Challenge yourself a little bit here. Any time you think “no, I can’t do that,” ask yourself whether this is really true. Some items on your list will sound incredibly difficult, but most will be possible.

Here are a few popular examples:

Take Back Responsibility for Your Life

Now, it’s time to take back responsibility.

Pick something on your list of ideas – something that really would change your life for the better. Maybe you’ve been telling yourself “I can’t” for years … it’s time to change that to “I can”.

Let’s say your finances are in disarray. You’re in debt, you struggle to control your spending, and you don’t know where to begin. Look for things you can change, things that are within your control:

  • You can’t change the amount of tax you pay, but you can move to a smaller apartment and pay less rent.
  • You can’t rely on getting a promotion at work, but you can find a Saturday job.
  • You can’t stop paying the electric bill, but you can cancel your cable TV.

Now, you might not want to do some of these things – but you can do them. Often, the first step is simply to get educated: to find out more about whatever you’re struggling with. For personal finance advice and help with income taxes, I recommend The Simple Dollar.)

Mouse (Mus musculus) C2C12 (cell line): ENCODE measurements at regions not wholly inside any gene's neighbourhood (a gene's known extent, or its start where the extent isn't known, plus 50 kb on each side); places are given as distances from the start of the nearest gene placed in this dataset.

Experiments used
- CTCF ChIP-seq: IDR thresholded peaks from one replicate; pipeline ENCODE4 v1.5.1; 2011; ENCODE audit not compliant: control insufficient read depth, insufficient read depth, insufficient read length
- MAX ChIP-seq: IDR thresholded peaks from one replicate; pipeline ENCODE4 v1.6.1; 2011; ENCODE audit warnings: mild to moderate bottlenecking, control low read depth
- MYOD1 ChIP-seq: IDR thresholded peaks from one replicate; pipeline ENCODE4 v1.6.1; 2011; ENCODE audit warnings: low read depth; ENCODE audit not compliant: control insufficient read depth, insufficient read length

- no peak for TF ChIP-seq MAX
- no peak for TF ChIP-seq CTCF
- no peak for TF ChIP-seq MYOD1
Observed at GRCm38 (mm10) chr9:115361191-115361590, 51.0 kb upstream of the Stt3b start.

It’s your life: you can choose to change. It might not be easy – but it will be worth it.

Are you feeling stuck in any areas of your life? What do you wish you could change – and how could you start going about that? Feel free to share your thoughts in the comments.

Photo by Uqbar is back

Ali Luke

Ali writes about personal growth and development on her blog, Aliventures. As well as blogging, she writes fiction, and is studying for an MA in Creative Writing.

Latest posts by Ali Luke (see all)

17 Comments

  1. Hey Ali,
    It seems like the “victim” mentality is encouraged in our society. I have learned though that this does zap away our power keeping us in a state of weakness.

    Some things in life are out of our hands but we must focus on what we can control, change and influence.

    Reply
    • It’s a shame, but I think you’re right, Justin: it’s often encouraged. In the course I’m taking by Holly Lisle, she suggests that there are quite a lot of groups (e.g. advertisers) who can benefit from making us see ourselves as “victims” (e.g. we need to buy something to fix our problems).